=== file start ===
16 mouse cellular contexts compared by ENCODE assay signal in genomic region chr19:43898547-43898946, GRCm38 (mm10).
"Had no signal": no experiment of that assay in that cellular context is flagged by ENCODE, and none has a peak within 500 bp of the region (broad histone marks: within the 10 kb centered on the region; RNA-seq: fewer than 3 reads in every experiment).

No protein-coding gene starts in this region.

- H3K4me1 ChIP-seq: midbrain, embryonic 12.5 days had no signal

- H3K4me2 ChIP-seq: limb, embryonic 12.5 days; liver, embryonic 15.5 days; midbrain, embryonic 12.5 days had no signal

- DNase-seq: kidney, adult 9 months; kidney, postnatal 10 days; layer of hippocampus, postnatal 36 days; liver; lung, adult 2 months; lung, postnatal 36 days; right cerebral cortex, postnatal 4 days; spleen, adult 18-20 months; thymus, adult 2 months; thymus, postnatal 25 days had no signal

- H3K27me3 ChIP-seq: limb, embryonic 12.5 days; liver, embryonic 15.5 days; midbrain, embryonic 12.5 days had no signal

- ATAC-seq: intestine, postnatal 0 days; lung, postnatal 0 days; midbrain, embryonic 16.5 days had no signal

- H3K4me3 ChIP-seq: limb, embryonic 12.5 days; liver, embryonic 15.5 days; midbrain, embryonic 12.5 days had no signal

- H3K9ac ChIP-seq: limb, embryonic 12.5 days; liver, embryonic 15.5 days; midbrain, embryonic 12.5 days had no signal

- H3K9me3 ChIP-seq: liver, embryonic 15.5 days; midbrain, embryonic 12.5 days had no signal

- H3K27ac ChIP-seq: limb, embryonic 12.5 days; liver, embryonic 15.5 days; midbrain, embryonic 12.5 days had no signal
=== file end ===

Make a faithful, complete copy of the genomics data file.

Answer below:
16 mouse cellular contexts compared by ENCODE assay signal in genomic region chr19:43898547-43898946, GRCm38 (mm10).
"Had no signal": no experiment of that assay in that cellular context is flagged by ENCODE, and none has a peak within 500 bp of the region (broad histone marks: within the 10 kb centered on the region; RNA-seq: fewer than 3 reads in every experiment).

No protein-coding gene starts in this region.

- H3K4me1 ChIP-seq: midbrain, embryonic 12.5 days had no signal

- H3K4me2 ChIP-seq: limb, embryonic 12.5 days; liver, embryonic 15.5 days; midbrain, embryonic 12.5 days had no signal

- DNase-seq: kidney, adult 9 months; kidney, postnatal 10 days; layer of hippocampus, postnatal 36 days; liver; lung, adult 2 months; lung, postnatal 36 days; right cerebral cortex, postnatal 4 days; spleen, adult 18-20 months; thymus, adult 2 months; thymus, postnatal 25 days had no signal

- H3K27me3 ChIP-seq: limb, embryonic 12.5 days; liver, embryonic 15.5 days; midbrain, embryonic 12.5 days had no signal

- ATAC-seq: intestine, postnatal 0 days; lung, postnatal 0 days; midbrain, embryonic 16.5 days had no signal

- H3K4me3 ChIP-seq: limb, embryonic 12.5 days; liver, embryonic 15.5 days; midbrain, embryonic 12.5 days had no signal

- H3K9ac ChIP-seq: limb, embryonic 12.5 days; liver, embryonic 15.5 days; midbrain, embryonic 12.5 days had no signal

- H3K9me3 ChIP-seq: liver, embryonic 15.5 days; midbrain, embryonic 12.5 days had no signal

- H3K27ac ChIP-seq: limb, embryonic 12.5 days; liver, embryonic 15.5 days; midbrain, embryonic 12.5 days had no signal